Google filed another brief Monday with the court overseeing Microsoft’s antitrust settlement with the federal government. The company, in a response to a counter-argument filed by Microsoft last week, is forwarding its position that it should be granted status in the case to argue for an extension of oversight of Microsoft, which is set to expire later this year.
During a hearing on the antitrust settlement last week, U.S. District Court Judge Colleen Kollar-Kotelly indicated in comments from the bench that she would not grant Google status in the case, as has been her practice with other third parties in the past. She has yet to formally rule, however. A full transcript of the status conference is scheduled to be released later today. (Update: Turns out that transcript may not arrive until Thursday.)
In a five-page brief filed yesterday (PDF), Google renewed its arguments for why it should be allowed to participate. The company first raised its complaint about desktop search, which it contends limits competition and violates terms of the consent decree, last year. At that time, Google complained to the Department of Justice rather than addressing the matter through the court directly.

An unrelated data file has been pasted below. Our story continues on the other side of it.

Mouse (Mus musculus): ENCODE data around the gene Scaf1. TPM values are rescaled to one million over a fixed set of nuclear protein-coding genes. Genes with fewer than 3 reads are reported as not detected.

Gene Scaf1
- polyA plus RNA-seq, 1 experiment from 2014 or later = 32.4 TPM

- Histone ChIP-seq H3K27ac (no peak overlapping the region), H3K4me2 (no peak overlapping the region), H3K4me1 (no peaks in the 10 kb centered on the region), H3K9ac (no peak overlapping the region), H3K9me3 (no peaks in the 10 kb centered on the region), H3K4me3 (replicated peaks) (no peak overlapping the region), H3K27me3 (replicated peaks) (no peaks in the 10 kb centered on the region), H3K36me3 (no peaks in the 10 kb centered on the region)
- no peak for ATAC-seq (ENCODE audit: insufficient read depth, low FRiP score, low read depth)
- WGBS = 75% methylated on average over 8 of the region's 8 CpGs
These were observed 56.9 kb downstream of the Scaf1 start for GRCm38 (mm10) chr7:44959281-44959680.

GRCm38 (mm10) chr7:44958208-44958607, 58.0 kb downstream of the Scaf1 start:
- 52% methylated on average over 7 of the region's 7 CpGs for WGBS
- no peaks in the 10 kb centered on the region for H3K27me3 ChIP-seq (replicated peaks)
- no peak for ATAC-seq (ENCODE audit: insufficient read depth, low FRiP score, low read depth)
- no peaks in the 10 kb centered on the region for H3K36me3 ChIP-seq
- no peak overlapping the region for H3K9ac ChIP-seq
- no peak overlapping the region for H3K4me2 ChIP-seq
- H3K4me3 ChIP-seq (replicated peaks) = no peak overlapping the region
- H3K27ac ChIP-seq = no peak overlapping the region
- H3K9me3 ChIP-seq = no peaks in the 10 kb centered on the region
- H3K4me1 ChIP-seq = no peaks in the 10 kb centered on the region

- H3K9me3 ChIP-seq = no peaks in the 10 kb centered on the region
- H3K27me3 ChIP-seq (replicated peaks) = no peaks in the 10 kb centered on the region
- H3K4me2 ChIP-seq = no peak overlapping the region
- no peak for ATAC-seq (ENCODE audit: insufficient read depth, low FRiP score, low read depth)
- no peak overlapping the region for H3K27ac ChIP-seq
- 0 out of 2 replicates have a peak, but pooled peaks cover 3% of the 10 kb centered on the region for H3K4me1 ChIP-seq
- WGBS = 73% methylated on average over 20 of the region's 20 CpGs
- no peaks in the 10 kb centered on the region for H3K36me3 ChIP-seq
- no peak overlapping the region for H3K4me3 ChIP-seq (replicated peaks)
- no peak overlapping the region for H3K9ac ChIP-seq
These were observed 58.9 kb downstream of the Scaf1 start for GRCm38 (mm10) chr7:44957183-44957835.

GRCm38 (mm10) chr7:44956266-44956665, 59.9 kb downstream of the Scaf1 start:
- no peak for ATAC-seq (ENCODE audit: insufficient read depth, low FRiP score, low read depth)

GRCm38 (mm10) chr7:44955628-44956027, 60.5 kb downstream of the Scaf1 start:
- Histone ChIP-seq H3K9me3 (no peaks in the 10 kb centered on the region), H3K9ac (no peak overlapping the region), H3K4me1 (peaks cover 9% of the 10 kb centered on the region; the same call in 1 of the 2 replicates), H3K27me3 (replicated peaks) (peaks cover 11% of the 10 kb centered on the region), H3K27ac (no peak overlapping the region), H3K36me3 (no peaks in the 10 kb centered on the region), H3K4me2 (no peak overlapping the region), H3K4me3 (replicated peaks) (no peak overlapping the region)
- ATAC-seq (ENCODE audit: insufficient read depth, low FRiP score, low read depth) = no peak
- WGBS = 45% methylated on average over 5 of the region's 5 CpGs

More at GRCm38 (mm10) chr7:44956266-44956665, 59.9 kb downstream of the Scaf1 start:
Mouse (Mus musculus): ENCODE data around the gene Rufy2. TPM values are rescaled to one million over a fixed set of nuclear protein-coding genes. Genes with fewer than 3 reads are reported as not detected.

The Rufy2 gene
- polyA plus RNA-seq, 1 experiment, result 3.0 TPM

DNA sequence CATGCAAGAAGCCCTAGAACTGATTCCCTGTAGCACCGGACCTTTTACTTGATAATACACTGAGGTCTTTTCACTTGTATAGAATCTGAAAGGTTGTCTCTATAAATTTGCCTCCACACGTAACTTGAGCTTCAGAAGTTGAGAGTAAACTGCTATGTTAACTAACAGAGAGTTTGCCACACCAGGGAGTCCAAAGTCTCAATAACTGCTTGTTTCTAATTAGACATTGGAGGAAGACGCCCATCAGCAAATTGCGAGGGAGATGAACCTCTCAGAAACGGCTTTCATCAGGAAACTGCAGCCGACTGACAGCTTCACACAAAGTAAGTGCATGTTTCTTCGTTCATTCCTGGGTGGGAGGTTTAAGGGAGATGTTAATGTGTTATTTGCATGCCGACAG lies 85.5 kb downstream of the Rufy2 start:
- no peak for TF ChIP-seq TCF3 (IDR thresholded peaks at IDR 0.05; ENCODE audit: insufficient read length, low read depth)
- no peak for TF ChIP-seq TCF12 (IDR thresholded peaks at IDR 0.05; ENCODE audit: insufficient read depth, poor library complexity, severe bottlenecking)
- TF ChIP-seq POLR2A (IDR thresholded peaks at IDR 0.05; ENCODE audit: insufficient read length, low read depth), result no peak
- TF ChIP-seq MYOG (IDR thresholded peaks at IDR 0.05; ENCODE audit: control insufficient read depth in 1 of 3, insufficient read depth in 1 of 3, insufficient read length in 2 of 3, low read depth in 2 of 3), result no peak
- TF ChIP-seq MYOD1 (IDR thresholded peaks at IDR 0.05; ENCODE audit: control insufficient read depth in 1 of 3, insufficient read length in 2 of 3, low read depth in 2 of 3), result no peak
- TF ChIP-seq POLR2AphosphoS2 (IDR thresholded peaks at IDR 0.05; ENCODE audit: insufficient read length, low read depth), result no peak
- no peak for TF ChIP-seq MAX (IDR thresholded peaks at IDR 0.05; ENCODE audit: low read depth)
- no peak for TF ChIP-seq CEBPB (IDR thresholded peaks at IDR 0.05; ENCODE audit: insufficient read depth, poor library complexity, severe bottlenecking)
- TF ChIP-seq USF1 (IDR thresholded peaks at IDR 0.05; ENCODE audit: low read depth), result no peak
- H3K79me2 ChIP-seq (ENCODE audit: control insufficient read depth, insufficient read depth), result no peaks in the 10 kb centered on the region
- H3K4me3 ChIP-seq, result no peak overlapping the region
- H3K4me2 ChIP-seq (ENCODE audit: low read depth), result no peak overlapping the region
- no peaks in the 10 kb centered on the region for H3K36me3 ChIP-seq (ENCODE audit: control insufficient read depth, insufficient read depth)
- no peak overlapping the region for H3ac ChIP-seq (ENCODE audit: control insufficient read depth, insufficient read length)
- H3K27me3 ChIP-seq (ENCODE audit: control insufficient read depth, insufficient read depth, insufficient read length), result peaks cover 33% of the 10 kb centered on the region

Two weeks ago, Microsoft, the Department of Justice and the state attorneys general charged with enforcing the antitrust settlement reached an agreement on changes to the desktop search software meant to address those complaints. Google was unsatisifed and pushed for additional changes in Vista as well as an extension of the court’s oversight of Microsoft.
In yesterday’s filing, Google told the judge, who was waiting for this formal response to Microsoft’s counter-argument before she issues her ruling, that it “offers an important and useful perspective”:
As the developer of a major desktop search product and the company that brought the desktop search issue to the attention of the plaintiffs, Google has familiarity with the issues raised and is well positioned to provide information to the Court. Google worked with the plaintiffs for an extended period of time to ensure that Microsoft’s violation did not go unaddressed, and nothing in Google’s request for leave to participate as amicus curiae is inconsistent with the plaintiffs’ fundamental role in enforcing the Final Judgment, as confirmed by the fact that none of the plaintiffs opposes Google’s motion.
Microsoft spokesman Jack Evans said the company has “already responded to [Google’s] amicus request. Our filing is our response.” Here’s that filing, (seven pages, PDF).
See this story for additional background on desktop search and how Google’s complaint unfolded.